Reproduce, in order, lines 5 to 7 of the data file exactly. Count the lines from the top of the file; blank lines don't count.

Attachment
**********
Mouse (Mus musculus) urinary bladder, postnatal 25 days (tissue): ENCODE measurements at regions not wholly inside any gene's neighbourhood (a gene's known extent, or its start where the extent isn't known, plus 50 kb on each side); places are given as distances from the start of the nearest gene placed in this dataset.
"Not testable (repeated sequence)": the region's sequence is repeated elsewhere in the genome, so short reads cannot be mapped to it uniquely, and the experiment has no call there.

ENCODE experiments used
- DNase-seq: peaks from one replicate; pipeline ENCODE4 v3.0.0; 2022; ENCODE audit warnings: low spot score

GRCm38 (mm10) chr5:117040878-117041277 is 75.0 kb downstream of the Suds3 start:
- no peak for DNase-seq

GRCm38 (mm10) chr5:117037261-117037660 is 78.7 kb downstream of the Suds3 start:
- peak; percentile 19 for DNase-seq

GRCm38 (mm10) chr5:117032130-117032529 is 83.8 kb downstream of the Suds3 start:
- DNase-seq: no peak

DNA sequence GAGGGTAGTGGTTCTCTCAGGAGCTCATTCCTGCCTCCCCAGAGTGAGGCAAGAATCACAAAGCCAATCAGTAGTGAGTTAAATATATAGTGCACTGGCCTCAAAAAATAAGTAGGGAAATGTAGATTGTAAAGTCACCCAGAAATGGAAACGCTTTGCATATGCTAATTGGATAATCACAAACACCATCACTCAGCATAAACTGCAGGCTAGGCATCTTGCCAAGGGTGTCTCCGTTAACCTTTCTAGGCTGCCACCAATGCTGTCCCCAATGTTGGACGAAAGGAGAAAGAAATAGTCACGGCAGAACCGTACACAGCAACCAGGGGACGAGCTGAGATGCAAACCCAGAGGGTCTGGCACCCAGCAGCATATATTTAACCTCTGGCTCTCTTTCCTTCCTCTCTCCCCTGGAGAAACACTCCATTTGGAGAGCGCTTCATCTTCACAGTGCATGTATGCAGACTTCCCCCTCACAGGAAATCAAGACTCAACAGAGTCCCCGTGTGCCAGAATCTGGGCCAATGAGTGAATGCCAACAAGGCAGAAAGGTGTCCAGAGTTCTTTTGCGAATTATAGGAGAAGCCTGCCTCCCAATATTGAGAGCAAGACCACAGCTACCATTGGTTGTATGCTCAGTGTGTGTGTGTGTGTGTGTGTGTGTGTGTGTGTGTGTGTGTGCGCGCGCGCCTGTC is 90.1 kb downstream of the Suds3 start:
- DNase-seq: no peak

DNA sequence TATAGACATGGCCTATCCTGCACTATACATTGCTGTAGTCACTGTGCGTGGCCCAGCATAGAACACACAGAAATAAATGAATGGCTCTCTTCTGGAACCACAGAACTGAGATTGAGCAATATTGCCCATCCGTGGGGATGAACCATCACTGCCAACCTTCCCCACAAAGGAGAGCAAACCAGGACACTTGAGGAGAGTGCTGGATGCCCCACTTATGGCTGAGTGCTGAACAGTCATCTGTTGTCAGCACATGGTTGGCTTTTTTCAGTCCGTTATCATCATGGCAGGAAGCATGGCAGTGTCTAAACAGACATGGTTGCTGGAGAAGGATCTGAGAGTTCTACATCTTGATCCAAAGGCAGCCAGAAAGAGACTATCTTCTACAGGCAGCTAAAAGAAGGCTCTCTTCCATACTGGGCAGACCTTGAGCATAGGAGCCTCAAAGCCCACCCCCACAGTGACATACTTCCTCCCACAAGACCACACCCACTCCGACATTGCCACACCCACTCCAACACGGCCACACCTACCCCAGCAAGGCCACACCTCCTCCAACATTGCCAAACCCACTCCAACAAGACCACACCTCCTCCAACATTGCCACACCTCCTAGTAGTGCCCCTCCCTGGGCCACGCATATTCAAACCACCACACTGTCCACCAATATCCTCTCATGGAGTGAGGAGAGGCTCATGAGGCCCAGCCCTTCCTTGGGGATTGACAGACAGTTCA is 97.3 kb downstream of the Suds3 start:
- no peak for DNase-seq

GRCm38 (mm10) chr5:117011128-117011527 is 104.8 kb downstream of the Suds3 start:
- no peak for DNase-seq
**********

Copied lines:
GRCm38 (mm10) chr5:117040878-117041277 is 75.0 kb downstream of the Suds3 start:
- no peak for DNase-seq

GRCm38 (mm10) chr5:117037261-117037660 is 78.7 kb downstream of the Suds3 start: